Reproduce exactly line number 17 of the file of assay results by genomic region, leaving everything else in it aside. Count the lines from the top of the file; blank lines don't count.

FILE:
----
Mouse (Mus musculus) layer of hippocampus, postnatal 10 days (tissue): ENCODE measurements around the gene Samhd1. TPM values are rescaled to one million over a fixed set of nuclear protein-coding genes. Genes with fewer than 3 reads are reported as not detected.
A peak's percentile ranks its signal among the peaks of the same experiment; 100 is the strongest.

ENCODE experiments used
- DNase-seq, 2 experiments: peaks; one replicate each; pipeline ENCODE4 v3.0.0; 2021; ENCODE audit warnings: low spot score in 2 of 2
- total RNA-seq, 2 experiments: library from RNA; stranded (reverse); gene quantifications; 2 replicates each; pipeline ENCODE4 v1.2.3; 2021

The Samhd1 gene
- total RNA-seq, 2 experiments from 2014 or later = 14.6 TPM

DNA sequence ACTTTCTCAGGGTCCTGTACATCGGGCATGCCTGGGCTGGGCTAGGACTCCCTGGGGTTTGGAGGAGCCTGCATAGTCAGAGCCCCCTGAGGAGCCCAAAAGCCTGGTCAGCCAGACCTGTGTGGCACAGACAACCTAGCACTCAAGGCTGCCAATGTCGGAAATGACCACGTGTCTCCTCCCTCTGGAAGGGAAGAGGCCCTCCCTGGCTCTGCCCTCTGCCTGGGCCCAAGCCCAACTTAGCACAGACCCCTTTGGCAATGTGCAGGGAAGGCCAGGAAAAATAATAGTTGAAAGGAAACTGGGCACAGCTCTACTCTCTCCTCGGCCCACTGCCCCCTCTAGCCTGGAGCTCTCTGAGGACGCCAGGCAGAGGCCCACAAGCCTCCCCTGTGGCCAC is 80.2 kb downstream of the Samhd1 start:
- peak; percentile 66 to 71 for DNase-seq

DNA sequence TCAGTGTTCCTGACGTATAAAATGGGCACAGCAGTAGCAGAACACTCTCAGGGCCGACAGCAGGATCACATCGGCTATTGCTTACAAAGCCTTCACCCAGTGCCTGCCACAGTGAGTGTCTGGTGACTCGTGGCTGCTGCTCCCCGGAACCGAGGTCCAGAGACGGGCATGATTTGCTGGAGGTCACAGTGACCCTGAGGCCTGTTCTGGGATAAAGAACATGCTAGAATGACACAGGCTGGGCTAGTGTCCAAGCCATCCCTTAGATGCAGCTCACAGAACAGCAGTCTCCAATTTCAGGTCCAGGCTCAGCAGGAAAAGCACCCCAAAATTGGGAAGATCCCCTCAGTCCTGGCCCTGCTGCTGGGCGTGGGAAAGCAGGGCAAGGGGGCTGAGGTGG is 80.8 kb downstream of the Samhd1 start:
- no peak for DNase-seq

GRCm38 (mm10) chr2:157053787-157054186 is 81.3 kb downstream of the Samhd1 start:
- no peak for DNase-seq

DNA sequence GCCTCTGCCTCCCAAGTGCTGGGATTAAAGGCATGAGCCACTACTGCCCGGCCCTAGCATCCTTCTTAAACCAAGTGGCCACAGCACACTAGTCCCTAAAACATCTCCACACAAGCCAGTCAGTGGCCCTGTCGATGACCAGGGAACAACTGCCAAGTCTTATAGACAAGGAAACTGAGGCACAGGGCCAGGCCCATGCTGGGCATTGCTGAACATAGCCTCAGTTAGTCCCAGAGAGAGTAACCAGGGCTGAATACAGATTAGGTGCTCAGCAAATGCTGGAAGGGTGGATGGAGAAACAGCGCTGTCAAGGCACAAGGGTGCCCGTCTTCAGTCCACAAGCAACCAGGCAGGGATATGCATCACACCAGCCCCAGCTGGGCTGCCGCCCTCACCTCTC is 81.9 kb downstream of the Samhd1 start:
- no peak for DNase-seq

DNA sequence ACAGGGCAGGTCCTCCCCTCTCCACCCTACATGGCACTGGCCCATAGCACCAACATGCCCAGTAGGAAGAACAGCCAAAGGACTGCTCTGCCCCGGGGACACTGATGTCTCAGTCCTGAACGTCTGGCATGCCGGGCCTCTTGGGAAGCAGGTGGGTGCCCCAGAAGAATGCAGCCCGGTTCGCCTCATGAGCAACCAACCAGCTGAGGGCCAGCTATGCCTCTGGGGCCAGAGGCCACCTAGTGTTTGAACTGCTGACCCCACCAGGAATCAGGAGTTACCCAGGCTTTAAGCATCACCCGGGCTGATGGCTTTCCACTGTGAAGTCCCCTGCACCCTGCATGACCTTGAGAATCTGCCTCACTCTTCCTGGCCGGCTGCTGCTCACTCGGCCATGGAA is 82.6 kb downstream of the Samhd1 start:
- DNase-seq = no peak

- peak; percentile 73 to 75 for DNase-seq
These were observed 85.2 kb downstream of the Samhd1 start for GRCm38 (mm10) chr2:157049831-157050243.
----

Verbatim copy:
- DNase-seq = no peak